If your car is old, always breaking down or simply becoming a bit of an embarrassment, you’re probably thinking about replacing it. But buying a new or used car can seem like a daunting prospect: do you ask the bank for a loan, go with one of the finance companies’ options or sign up to a lease deal? What will cost you the least money each month, saving your budget for all your other expenses, or are you more concerned about what the deal will cost you in total over the long term?
New car or “preloved” car?
While buying a spanking new motor might seem like the best option – lower running costs, fewer breakdowns and the cachet of driving the latest model – it’s worth remembering that the average new car will lose almost 50 per cent of its sale value over the first three years that you drive it. That’s just the average depreciation; many cars lose their value much faster than that with makes like Peugeot, Citroen and Fiat losing up to two thirds of their value over those three years.
That means that it may make sense to let somebody else take the depreciation hit and buy a car that is already three years old. But with a used car comes increased risk: it may be out of warranty meaning that you’ll have to pay for anything that goes wrong, the fuel efficiency may have declined since it was new and it may be more prone to break down than a new vehicle.
What to look for when financing a new car
If you’ve decided that your car must be new and that you’re going to have to finance it, then make sure that you always bear in the mind the annual percentage rate (APR) of interest that is charged on the deal. APRs can differ substantially between different manufacturers, dealerships and finance companies. That holds true when you are looking at the same model offered by different suppliers.
If the total cost of the deal is foremost in your mind, then don’t be swayed by talk of how low the monthly payments will be. These will usually come with a longer repayment term and a higher overall APR, inevitably piling hundreds of pounds on the total cost of the car over the lifetime of the finance. As a rule of thumb, the shorter the length of the loan repayments, then the less money you will have to pay in total even though the monthly repayments will be higher.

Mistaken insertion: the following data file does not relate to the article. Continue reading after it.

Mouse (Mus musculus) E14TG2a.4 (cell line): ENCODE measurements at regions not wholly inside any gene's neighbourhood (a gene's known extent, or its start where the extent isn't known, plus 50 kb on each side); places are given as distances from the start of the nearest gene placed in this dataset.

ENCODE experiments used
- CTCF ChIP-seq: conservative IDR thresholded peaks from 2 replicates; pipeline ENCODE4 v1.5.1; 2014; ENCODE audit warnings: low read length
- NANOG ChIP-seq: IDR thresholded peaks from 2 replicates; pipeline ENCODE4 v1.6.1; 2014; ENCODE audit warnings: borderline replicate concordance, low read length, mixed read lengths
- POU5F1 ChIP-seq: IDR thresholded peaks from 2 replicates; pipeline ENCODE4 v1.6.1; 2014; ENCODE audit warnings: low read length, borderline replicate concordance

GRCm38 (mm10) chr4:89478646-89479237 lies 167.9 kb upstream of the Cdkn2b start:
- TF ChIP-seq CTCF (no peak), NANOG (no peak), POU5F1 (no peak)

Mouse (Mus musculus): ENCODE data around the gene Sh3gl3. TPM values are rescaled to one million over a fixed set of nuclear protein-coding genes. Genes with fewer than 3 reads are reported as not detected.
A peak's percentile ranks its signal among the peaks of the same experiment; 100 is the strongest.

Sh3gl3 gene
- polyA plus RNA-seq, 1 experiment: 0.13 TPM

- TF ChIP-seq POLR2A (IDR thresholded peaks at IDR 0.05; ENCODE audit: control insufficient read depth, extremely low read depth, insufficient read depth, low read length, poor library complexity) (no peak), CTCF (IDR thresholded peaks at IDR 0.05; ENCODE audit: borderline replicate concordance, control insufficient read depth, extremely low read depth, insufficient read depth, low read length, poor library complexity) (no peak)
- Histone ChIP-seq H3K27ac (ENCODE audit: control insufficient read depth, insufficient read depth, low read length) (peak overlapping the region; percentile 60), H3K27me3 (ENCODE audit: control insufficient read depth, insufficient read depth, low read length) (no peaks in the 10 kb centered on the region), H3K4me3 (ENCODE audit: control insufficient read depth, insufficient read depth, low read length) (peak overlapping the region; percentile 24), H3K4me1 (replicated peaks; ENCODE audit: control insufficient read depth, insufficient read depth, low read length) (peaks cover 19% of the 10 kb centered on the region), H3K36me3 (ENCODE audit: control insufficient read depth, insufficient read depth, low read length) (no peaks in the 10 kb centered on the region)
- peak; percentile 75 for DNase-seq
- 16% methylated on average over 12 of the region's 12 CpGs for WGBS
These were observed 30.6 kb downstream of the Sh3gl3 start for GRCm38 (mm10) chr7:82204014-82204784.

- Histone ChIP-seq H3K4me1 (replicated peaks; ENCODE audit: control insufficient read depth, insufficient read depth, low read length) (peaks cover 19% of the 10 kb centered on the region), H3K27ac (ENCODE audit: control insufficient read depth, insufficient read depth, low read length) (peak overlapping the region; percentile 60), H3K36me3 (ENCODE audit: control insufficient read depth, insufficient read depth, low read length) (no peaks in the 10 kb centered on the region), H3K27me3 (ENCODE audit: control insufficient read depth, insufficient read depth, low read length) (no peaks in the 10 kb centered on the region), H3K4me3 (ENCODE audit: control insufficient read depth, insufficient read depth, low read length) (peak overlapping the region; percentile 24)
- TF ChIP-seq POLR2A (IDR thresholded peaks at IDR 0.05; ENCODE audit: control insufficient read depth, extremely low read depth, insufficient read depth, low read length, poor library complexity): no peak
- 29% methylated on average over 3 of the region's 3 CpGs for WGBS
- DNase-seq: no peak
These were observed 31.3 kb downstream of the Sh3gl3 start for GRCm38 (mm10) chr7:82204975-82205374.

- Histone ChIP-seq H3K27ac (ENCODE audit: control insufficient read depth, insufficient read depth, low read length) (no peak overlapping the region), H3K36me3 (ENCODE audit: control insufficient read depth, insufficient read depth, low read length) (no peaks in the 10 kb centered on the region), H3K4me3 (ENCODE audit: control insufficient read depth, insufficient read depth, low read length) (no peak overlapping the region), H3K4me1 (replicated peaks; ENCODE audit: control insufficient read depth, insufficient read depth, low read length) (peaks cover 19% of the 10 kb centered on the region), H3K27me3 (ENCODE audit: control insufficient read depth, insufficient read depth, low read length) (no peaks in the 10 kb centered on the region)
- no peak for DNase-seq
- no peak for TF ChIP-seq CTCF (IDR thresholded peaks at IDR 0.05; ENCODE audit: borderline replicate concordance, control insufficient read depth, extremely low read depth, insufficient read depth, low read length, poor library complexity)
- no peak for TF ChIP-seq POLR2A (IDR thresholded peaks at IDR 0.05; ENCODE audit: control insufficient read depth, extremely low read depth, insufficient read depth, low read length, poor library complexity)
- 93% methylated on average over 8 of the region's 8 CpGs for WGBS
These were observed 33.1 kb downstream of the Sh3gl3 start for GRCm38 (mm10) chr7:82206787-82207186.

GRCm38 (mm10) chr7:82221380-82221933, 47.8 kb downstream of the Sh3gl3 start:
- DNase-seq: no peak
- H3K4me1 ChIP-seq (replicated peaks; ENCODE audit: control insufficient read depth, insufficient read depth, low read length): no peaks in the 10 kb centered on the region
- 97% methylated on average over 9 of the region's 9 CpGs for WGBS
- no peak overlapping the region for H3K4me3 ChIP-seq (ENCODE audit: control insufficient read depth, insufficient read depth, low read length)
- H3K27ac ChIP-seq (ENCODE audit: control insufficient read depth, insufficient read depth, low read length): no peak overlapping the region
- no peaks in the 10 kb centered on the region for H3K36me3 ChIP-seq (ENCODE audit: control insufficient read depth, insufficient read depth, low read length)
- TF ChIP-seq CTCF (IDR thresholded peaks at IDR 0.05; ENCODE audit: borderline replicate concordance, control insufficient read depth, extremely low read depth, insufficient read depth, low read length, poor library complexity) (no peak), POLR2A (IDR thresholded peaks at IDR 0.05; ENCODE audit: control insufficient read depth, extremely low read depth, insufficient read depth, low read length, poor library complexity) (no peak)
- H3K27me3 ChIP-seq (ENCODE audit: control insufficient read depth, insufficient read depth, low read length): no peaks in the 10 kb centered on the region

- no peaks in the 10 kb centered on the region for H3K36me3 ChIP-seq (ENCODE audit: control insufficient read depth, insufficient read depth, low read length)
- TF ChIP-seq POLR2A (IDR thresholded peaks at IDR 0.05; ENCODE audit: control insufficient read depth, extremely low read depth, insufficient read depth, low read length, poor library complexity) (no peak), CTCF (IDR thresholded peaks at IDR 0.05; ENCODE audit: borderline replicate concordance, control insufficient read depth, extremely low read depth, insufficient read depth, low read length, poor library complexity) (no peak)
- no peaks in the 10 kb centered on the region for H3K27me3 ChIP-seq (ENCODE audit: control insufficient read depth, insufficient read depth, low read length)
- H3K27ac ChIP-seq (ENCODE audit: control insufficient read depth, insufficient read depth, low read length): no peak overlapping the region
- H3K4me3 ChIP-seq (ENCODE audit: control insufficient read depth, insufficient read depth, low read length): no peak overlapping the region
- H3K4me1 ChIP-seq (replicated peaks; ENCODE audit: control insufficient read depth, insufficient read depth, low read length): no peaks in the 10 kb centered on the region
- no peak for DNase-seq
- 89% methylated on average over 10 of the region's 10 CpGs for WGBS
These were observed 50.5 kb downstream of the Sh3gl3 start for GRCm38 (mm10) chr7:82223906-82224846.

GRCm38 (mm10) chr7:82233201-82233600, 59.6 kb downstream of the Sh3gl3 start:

If you’ve got a good credit record, then you may be able to borrow the total cost of the new car with an unsecured loan from a bank. These are arranged separately from the purchase of the car so you can get the best interest rate and then drive a harder bargain at the dealership. With a personal loan, you’ll own the car from the outset meaning that even if you get into difficulty making repayments, the finance company will not be able to automatically repossess the vehicle.
Personal Contract Purchase (PCP)
The fastest growing area of car finance, PCP involves making a down payment on the cost of the new car and then entering a monthly repayment plan over a set period of time – usually two, three or four years. Once you reach the end of the finance plan, you can then make a final payment which brings your total payments up to the value of the car and keep it. Or you can opt out and hand it back to the finance company, using any residual value in the vehicle as a deposit on the new one.
PCP deals come with annual mileage limits so make sure that you’re realistic when deciding your limit at the start to avoid hefty penalty payments per mile later on.
Personal Contract Hire (PCH)
With PCH, you never actually own the vehicle. Instead, you enter into a long-term hire deal without the option of making a final payment at the end to take possession of it. Once you’ve made the final monthly payment, the finance company takes the vehicle back and you then have the option of taking a new deal on a new vehicle.
Monthly payments with PCH are generally lower than with loans or PCP meaning that the majority of people use this form of finance to drive a better car than they would otherwise be able to afford. Like PCP, PCH comes with annual mileage limits and penalties for exceeding them.cvar
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